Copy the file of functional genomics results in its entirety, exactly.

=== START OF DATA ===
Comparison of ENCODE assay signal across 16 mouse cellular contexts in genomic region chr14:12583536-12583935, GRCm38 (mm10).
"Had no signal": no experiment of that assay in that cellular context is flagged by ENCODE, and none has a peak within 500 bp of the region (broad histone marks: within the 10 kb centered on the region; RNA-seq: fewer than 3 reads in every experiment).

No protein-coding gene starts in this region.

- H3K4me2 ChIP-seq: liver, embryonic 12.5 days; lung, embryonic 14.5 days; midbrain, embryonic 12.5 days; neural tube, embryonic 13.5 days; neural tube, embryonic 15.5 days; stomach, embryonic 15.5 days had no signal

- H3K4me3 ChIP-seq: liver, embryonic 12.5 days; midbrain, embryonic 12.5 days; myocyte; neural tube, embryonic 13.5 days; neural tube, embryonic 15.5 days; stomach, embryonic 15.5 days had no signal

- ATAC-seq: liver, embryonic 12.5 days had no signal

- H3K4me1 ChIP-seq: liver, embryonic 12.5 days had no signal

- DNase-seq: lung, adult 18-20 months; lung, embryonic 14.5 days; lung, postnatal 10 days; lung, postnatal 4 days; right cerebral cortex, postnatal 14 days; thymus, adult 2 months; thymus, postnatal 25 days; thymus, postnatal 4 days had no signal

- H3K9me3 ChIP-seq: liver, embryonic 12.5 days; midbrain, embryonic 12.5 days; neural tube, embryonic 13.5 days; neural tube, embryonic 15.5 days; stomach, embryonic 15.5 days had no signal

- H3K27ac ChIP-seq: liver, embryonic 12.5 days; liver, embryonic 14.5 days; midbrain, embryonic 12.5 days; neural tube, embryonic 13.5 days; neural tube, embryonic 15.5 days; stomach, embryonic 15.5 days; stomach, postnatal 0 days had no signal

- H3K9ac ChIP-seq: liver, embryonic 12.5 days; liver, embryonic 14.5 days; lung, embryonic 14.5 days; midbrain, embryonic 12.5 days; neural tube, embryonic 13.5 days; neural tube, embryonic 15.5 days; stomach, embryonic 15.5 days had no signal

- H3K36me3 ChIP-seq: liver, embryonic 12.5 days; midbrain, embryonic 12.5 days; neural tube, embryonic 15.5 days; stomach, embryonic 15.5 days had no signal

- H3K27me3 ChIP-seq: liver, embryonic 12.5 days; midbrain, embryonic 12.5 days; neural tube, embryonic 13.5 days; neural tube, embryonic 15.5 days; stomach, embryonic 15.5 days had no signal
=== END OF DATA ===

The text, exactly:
Comparison of ENCODE assay signal across 16 mouse cellular contexts in genomic region chr14:12583536-12583935, GRCm38 (mm10).
"Had no signal": no experiment of that assay in that cellular context is flagged by ENCODE, and none has a peak within 500 bp of the region (broad histone marks: within the 10 kb centered on the region; RNA-seq: fewer than 3 reads in every experiment).

No protein-coding gene starts in this region.

- H3K4me2 ChIP-seq: liver, embryonic 12.5 days; lung, embryonic 14.5 days; midbrain, embryonic 12.5 days; neural tube, embryonic 13.5 days; neural tube, embryonic 15.5 days; stomach, embryonic 15.5 days had no signal

- H3K4me3 ChIP-seq: liver, embryonic 12.5 days; midbrain, embryonic 12.5 days; myocyte; neural tube, embryonic 13.5 days; neural tube, embryonic 15.5 days; stomach, embryonic 15.5 days had no signal

- ATAC-seq: liver, embryonic 12.5 days had no signal

- H3K4me1 ChIP-seq: liver, embryonic 12.5 days had no signal

- DNase-seq: lung, adult 18-20 months; lung, embryonic 14.5 days; lung, postnatal 10 days; lung, postnatal 4 days; right cerebral cortex, postnatal 14 days; thymus, adult 2 months; thymus, postnatal 25 days; thymus, postnatal 4 days had no signal

- H3K9me3 ChIP-seq: liver, embryonic 12.5 days; midbrain, embryonic 12.5 days; neural tube, embryonic 13.5 days; neural tube, embryonic 15.5 days; stomach, embryonic 15.5 days had no signal

- H3K27ac ChIP-seq: liver, embryonic 12.5 days; liver, embryonic 14.5 days; midbrain, embryonic 12.5 days; neural tube, embryonic 13.5 days; neural tube, embryonic 15.5 days; stomach, embryonic 15.5 days; stomach, postnatal 0 days had no signal

- H3K9ac ChIP-seq: liver, embryonic 12.5 days; liver, embryonic 14.5 days; lung, embryonic 14.5 days; midbrain, embryonic 12.5 days; neural tube, embryonic 13.5 days; neural tube, embryonic 15.5 days; stomach, embryonic 15.5 days had no signal

- H3K36me3 ChIP-seq: liver, embryonic 12.5 days; midbrain, embryonic 12.5 days; neural tube, embryonic 15.5 days; stomach, embryonic 15.5 days had no signal

- H3K27me3 ChIP-seq: liver, embryonic 12.5 days; midbrain, embryonic 12.5 days; neural tube, embryonic 13.5 days; neural tube, embryonic 15.5 days; stomach, embryonic 15.5 days had no signal